Home |   For Kids |   E-exhibits |  David L. Payne

The Land Run of 1889

David L. Payne

David L. Payne helped launch the campaign to open the Unassigned Lands in Indian Territory to homesteaders. After moving to Kansas in 1858, Payne was elected to the Kansas legislature and eventually held minor political posts in Washington where he learned about the possibility of obtaining land if "the Oklahoma country" was opened to settlement. In August of 1879 he began organizing settlers to move into the Unassigned Lands. Between 1879 and 1884, Payne led a number of expeditions into the Unassigned Lands. Each time, Payne was arrested and returned to Kansas by the US Army because it was illegal for whites to settle in Indian Territory.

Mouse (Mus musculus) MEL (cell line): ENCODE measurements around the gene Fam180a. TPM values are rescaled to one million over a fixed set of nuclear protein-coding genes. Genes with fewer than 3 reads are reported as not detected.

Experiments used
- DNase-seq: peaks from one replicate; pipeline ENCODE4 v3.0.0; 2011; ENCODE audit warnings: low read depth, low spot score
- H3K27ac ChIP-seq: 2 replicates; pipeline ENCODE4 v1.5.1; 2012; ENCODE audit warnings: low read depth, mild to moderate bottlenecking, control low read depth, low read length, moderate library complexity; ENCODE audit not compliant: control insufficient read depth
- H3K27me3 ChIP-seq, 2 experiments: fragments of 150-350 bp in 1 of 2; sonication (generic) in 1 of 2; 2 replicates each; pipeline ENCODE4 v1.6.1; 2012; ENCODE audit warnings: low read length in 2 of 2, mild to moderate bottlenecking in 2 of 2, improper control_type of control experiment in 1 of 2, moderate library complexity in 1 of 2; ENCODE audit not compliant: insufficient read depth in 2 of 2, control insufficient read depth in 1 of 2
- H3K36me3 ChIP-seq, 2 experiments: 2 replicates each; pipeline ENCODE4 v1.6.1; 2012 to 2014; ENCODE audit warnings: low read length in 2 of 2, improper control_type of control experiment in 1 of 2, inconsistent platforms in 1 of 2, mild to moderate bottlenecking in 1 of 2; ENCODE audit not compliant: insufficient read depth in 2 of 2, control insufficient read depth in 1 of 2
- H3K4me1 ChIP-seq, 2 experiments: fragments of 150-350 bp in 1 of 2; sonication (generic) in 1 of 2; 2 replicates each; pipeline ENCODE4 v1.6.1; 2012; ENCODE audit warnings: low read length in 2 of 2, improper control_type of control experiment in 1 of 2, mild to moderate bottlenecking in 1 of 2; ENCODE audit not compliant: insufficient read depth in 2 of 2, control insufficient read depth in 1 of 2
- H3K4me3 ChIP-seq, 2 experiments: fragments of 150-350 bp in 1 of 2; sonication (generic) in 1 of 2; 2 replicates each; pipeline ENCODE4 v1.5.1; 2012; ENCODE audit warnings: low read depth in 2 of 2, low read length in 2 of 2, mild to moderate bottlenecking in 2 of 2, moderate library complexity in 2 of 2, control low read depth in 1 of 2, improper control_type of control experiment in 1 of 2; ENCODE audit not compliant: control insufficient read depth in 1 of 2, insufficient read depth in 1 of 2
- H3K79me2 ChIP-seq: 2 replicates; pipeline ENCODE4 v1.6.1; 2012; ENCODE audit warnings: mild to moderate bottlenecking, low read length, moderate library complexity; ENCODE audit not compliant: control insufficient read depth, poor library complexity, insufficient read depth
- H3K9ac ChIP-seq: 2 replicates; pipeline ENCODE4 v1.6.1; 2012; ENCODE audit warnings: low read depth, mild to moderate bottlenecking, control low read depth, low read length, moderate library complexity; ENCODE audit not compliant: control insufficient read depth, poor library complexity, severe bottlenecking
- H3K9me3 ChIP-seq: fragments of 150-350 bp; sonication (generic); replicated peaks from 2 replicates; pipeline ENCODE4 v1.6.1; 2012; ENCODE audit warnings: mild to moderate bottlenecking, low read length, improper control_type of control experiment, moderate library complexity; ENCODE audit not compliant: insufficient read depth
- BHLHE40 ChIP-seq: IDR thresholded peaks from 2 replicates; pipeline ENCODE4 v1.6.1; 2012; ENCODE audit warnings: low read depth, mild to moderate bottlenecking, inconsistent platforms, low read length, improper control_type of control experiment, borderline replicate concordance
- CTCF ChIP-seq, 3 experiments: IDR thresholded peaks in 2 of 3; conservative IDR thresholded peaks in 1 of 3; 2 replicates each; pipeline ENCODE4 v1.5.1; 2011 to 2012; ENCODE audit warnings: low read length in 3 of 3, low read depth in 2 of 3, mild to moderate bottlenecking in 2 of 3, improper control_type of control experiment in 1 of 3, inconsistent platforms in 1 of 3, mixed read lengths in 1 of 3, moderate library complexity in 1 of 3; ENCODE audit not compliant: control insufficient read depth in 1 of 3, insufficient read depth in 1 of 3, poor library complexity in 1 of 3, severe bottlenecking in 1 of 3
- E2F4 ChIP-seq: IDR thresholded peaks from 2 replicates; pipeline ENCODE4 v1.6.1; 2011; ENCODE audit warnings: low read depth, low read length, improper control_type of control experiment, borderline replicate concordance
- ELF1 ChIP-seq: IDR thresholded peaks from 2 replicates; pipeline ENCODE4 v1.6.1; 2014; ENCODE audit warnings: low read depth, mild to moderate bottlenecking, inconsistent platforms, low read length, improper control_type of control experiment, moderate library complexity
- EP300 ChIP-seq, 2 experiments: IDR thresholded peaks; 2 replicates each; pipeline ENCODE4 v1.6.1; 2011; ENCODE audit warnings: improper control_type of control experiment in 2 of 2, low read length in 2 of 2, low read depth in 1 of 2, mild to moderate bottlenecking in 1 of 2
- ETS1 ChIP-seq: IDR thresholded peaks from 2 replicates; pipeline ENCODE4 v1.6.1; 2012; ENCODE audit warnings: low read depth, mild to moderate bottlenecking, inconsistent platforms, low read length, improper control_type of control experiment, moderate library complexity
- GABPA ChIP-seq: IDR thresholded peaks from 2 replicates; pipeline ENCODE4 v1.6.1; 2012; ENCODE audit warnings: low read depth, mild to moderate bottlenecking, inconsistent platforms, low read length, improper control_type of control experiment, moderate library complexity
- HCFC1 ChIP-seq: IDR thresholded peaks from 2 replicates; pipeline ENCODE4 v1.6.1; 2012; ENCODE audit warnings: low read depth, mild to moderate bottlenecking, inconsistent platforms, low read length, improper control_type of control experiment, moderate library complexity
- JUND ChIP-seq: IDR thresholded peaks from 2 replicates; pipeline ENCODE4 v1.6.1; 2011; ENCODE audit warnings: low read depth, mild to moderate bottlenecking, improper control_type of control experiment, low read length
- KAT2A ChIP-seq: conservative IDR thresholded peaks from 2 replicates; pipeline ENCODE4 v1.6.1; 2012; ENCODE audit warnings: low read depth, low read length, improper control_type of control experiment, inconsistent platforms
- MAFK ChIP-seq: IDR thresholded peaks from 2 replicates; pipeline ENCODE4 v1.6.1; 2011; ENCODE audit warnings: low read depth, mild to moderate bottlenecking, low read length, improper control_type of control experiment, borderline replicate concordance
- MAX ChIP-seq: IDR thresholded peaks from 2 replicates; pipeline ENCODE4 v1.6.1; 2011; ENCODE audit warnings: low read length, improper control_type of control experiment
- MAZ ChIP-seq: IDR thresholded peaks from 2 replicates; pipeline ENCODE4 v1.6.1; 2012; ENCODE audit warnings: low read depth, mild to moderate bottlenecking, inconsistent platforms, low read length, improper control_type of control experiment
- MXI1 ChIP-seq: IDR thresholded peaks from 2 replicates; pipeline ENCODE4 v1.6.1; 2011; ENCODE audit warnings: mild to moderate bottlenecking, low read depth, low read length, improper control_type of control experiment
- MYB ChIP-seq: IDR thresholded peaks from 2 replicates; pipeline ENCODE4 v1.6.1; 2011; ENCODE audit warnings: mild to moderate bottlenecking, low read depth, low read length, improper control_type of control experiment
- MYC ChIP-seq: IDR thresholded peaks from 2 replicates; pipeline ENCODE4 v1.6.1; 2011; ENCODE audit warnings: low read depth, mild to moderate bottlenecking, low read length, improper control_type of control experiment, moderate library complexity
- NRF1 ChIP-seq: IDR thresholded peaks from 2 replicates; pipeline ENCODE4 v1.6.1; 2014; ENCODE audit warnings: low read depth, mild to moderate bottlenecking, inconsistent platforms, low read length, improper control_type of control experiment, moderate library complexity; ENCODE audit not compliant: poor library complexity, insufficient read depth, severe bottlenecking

During an early expedition, Payne and his followers erected a stockade, platted their town, and began opening the fields for planting before soldiers from Fort Reno arrested the group and escorted them to Kansas. The government maintained treaty stipulations with the Indian nations denying the boomers access to the Unassigned Lands and eventually tried Payne before Judge Isaac C. Parker in Fort Smith. Payne continued to push for the settlement of the area. In 1884 he went on a speaking tour to raise money for the Boomer Movement. Payne died in a Wellington, Kansas, hotel on November 28, 1884. Despite his death, the campaign for opening the Unassigned Lands continued until the opening of the territory in 1889.

David L. Payne (15118.1, Muriel Wright Collection, OHS).

David L. Payne's last boomer camp, March 1883 (4985, Thomas N. Athey Collection, OHS).